• Barrier-free meeting rooms / restrooms / podium/speaker's platform
  • Handicap accessible lodging

Hearing access:

  • Advance copies of papers
  • An assistive listening system
  • Sign language interpreters
  • A quiet place to gather for social conversation (a quieter space that is still visible to others should be reserved at social events or dinners so that people who are hard of hearing may go there to talk with their colleagues.)
  • TTY access or Internet-based TRS

Sight access:

  • Large print/braille copies of the program and papers
  • A student volunteer to guide and describe the artwork, computer work, etc.
  • A tech to help with assistive devices and screen readers (e.g., JAWS reader)
  • Gloves to touch three dimensional work (where permissible)

Other issues:

  • Notification if social events include flashing lights and noises (these can cause seizures, so either avoid them or announce them ahead of time).
  • Notices asking participants to refrain from allergy-producing problems (e.g., perfumes)
  • Inform food providers of food allergies (e.g., peanuts, shellfish, etc.)
  • Referral information for local personal care attendant agencies
  • Referral information for veterinarian care for service animals
  • Access to a place to rest during the day (if the conference venue is far from the lodgings)

Test accessibility

With the passage of the No Child Left Behind Act of 2001, student accountability in essential content areas such as reading, mathematics, and science has become a major area of focus in educational reform. As a result, test developers have needed to create tests to ensure all students, including those with special needs (e.g., students identified with disabilities), are given the opportunity to demonstrate proficiency on state assessments. Currently, states are permitted to develop two different types of tests in addition to the standard grade-level assessments to target students with special needs. First, the alternate assessment may be used to report proficiency for up to 1% of students in a state. Second, new regulations permit the use of alternate assessments based on modified academic achievement standards to report proficiency for up to 2% of students in a state.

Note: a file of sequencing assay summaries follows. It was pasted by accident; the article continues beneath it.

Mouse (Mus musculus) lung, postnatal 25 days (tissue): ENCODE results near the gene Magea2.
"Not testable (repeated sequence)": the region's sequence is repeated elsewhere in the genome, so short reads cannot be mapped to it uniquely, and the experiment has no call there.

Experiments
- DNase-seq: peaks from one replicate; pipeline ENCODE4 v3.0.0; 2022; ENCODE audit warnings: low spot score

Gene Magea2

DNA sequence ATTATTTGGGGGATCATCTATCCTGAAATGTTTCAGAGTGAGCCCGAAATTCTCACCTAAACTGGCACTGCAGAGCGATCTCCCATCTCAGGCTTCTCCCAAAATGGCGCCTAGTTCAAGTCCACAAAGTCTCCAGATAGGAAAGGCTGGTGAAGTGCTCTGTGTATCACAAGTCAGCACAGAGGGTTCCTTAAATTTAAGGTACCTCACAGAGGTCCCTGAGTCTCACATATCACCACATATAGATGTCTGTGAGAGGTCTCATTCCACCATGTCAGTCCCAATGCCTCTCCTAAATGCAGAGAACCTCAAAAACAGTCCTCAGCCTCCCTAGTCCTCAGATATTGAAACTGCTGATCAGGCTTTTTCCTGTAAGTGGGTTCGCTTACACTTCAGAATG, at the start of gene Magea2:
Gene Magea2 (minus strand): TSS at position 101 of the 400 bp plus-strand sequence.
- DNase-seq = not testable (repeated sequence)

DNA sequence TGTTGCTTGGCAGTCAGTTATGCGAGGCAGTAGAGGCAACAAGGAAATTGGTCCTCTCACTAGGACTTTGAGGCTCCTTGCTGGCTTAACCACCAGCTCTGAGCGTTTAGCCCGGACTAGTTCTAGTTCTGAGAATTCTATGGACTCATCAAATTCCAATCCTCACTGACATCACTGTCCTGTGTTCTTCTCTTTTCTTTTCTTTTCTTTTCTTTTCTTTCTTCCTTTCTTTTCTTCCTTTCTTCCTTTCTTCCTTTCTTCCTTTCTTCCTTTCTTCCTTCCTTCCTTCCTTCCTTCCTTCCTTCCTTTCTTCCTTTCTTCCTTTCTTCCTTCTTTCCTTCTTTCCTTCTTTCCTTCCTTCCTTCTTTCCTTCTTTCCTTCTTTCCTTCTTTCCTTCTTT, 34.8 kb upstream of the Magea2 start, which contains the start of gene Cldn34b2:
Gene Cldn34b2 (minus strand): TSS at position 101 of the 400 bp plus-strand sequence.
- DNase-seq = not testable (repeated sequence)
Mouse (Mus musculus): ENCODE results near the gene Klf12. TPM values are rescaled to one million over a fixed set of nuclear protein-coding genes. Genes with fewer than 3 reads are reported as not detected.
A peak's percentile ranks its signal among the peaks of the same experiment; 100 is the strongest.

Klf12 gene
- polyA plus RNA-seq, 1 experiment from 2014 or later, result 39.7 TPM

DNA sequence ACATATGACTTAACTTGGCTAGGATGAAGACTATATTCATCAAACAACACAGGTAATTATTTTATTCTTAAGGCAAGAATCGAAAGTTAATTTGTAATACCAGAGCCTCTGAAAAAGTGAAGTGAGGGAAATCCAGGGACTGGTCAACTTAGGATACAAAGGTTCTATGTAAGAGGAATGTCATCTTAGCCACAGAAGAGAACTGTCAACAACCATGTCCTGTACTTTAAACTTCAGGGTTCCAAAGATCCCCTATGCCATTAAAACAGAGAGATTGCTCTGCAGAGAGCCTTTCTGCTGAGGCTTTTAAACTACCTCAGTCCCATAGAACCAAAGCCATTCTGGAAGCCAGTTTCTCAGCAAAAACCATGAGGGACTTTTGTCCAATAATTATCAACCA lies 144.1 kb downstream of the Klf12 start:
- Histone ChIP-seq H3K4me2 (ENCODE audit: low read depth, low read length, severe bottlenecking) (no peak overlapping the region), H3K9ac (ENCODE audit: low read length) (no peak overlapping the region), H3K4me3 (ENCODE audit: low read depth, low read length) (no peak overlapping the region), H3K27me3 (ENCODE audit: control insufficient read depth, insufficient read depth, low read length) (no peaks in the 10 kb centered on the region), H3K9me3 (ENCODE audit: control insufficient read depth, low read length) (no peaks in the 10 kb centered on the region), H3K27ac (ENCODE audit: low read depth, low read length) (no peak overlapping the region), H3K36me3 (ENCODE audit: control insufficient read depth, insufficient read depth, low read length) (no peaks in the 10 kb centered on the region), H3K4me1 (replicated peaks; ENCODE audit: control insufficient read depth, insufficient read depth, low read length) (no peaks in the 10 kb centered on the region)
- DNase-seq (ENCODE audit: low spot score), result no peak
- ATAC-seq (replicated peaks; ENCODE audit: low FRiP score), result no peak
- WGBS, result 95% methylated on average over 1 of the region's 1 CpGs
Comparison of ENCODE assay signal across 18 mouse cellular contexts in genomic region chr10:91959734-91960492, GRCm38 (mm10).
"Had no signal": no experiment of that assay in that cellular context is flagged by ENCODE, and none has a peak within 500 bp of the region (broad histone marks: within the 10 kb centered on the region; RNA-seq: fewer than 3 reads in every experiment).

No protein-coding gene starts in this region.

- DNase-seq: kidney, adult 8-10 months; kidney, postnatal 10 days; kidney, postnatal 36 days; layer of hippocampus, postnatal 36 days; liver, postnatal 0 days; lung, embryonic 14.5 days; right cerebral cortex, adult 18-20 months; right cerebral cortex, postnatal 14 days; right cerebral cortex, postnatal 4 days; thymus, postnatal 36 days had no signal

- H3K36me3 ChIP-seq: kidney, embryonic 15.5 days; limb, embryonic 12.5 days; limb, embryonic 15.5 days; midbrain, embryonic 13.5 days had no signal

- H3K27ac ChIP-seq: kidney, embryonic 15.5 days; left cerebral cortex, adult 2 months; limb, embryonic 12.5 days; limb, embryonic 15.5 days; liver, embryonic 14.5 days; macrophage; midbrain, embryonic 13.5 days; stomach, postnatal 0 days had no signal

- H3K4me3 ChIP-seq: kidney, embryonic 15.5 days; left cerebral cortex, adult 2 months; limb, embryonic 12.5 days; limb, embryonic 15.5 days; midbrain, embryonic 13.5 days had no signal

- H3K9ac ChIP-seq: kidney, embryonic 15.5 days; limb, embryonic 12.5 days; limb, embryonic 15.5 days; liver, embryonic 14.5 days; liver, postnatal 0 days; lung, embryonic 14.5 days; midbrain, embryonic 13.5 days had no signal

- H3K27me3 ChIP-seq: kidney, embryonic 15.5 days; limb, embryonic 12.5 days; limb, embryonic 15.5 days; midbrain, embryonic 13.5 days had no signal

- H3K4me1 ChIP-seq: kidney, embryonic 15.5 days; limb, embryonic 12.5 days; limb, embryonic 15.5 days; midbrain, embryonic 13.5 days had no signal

To ensure these new tests generate results that permit valid inferences about student performance, they must be accessible to as many individuals as possible. The Test Accessibility and Modification Inventory (TAMI) was developed for this purpose. Integrating principles of universal design, assessment accessibility, cognitive load theory, and research on item-writing and test development, the TAMI is a decision-making tool designed to facilitate a comprehensive analysis of tests and test items to enhance their accessibility for all students. The TAMI is a non-commercial instrument that has been made available to all state assessment directors and testing companies.

See also

References

External links

Technology accessibility